The post-Burn outcry led the Burning Man organization to be aggressive in going after these companies, who, by selling these services, violated some of the other Ten Principles: “Radical self-reliance” and “Radical self-expression” are a joke when people pay others to take care of them – even decorate their bikes.
This summer brought more money-focused controversy, with news that the Bureau of Land Management, which administers the Black Rock Desert, was delaying the event’s permit until organizers agreed to provide infrastructure and to throw in perks for officers – hot showers, laundry facilities, personal flush toilets, prime rib dinners and frozen Choco Tacos. The Burning Man organization pushed back; it estimated that all the BLM’s requirements, including public safety improvements, would add an additional $1 million to the event’s cost.
And after Nevada’s U.S. Sen. Harry Reid cited the event’s estimated $35 million boost to Nevada’s economy, the BLM relented and approved the annual permit.
Nevertheless, Burning Man’s BLM costs have gone up more than 250 percent in recent years, while attend-ance has only slightly increased. According to a blog on the , in 2011, Burning Man paid the BLM $1.4 mil-lion; last year, it paid $4 million. All told, in 2013 the Burning Man nonprofit reported that it paid BLM rangers and other police $4.8 million for the privilege of having participants harassed and arrested – and yes, protect-ed – by law enforcement. Another $1 million went to the state and federal government for assorted taxes and fees.
Meanwhile, normal forms of supply-and-demand capitalism go on. Online scalpers demand as much as $2,500 for a single ticket, and $50 vehicle passes are for sale for up to $785. RV rental companies have found a sweet spot: rates can be twice as much for the week of Burning Man. Even Burners have made money creating must-have playa wear, and small companies have grown by providing tools and toys for Burning Man.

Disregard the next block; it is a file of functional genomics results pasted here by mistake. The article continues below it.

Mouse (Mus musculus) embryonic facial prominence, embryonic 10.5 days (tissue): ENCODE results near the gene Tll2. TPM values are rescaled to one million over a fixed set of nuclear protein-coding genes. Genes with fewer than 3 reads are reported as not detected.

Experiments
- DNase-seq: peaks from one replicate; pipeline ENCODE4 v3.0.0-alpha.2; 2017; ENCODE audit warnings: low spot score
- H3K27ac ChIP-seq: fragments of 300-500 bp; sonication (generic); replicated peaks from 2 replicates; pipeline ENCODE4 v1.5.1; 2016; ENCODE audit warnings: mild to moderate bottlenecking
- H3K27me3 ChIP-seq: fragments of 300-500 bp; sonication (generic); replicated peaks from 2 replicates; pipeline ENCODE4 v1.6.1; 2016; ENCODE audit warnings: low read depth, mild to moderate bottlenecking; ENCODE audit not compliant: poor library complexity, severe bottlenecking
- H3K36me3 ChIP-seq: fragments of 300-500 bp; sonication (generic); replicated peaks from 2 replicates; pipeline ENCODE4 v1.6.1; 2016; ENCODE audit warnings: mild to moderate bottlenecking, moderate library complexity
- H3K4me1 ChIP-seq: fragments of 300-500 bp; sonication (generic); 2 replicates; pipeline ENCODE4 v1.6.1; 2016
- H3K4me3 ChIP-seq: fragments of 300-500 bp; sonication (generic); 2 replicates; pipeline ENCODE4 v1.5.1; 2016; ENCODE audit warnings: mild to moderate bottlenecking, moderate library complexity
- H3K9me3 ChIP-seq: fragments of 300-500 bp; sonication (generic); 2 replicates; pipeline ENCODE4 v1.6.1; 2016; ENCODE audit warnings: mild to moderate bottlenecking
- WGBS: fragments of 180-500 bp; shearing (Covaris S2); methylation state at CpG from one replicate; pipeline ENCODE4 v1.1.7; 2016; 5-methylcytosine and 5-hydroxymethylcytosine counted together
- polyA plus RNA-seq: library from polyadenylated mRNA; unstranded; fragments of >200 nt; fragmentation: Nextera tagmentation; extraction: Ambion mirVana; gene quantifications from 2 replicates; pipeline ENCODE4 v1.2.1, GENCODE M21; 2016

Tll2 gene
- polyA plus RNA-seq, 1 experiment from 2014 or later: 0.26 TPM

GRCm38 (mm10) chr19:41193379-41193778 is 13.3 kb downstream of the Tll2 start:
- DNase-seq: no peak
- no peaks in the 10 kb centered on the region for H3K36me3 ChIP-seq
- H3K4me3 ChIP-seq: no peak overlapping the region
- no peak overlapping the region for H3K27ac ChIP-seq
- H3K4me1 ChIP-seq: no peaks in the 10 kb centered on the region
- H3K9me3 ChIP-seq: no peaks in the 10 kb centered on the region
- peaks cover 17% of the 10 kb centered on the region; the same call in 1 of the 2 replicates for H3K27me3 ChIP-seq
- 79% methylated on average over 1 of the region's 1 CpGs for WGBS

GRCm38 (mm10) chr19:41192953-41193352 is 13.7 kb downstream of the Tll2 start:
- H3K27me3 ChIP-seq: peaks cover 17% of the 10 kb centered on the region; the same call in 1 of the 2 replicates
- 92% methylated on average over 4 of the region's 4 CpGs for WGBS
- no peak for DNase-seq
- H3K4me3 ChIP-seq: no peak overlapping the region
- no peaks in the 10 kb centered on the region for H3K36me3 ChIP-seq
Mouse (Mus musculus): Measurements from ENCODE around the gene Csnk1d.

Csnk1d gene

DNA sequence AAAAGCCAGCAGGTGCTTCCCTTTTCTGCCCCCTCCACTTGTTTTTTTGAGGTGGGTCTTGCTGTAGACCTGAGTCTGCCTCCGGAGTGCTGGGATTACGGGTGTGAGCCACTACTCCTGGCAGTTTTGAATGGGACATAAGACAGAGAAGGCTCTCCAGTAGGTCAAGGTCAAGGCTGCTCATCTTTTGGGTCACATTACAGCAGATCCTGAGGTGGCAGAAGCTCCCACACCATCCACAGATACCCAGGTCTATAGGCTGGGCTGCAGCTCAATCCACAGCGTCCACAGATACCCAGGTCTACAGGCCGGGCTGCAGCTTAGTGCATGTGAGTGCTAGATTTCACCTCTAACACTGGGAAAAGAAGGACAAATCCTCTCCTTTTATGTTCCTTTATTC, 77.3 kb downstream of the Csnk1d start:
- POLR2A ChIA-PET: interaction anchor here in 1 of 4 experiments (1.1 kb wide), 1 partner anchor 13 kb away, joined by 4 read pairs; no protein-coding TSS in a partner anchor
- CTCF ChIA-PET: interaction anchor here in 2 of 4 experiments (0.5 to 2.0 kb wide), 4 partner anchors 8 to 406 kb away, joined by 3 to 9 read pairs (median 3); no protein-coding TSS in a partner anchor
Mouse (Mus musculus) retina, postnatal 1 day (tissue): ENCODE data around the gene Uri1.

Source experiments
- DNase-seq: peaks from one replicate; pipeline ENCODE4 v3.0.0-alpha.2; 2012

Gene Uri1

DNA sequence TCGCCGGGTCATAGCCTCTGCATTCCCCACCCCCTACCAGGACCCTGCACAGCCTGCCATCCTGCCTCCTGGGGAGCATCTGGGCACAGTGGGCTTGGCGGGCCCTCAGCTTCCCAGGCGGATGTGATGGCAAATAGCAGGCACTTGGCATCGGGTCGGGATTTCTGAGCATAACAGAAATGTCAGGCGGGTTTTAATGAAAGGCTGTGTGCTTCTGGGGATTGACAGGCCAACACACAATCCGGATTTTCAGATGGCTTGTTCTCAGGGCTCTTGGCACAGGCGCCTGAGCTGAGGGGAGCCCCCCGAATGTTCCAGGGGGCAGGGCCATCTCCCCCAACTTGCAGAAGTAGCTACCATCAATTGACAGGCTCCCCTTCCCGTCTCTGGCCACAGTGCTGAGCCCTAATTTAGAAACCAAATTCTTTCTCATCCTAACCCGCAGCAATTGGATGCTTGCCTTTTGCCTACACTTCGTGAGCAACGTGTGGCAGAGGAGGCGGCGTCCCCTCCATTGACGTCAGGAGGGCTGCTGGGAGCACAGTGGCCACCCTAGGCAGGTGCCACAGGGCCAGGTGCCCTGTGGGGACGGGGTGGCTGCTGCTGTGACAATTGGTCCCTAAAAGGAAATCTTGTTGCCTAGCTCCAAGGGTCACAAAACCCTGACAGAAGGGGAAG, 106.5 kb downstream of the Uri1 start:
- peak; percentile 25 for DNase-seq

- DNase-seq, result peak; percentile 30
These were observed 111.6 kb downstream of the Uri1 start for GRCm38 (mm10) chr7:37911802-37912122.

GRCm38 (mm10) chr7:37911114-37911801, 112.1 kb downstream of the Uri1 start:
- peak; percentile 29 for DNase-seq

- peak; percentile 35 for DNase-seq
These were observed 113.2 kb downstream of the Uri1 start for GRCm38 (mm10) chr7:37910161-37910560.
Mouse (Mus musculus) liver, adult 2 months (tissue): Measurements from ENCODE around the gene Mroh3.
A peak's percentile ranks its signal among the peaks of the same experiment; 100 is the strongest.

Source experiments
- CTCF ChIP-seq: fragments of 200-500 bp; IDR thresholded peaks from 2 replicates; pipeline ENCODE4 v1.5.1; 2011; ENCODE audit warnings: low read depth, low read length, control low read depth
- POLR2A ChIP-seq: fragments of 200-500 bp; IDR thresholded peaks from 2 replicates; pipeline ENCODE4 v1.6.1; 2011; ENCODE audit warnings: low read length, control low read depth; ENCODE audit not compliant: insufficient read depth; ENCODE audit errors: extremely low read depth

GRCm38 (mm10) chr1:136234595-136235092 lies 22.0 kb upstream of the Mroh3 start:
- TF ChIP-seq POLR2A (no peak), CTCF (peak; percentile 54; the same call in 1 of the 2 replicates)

But while commerce swirls around Burning Man during the lead-up, once one is on the playa, cash concerns disappear – and it is a wonderful thing. People really do walk up to you and give you gifts, sometimes exactly the gift you had just wished for, however unlikely: A die-cut Burning Man medallion; a cold beer and a hot dog; or yes, even a frozen Choco-Taco.
Or you might stroll into a massive tent where aerialists and singers perform while waiters serve you wine and hors d’oeuvres, or happen upon a dance party featuring world-famous DJs, or find a 40-foot tall metal sculpture. Whatever it is, everything one sees or hears at Burning Man is a gift, created by someone for the community – often at great expense.
As far from the “real world” as it may seem, Burning Man is a part of our world – money, income inequality and all. Does that make Burning Man commercial? Or is it a valiant and largely effective effort to balance a culture in which money warps our politics, our religion, even our personal relationships?
The answer is yes. And no. Or, as in real life, somewhere in between.
David Watts Barton is a freelance writer. This year will be his 16th Burn.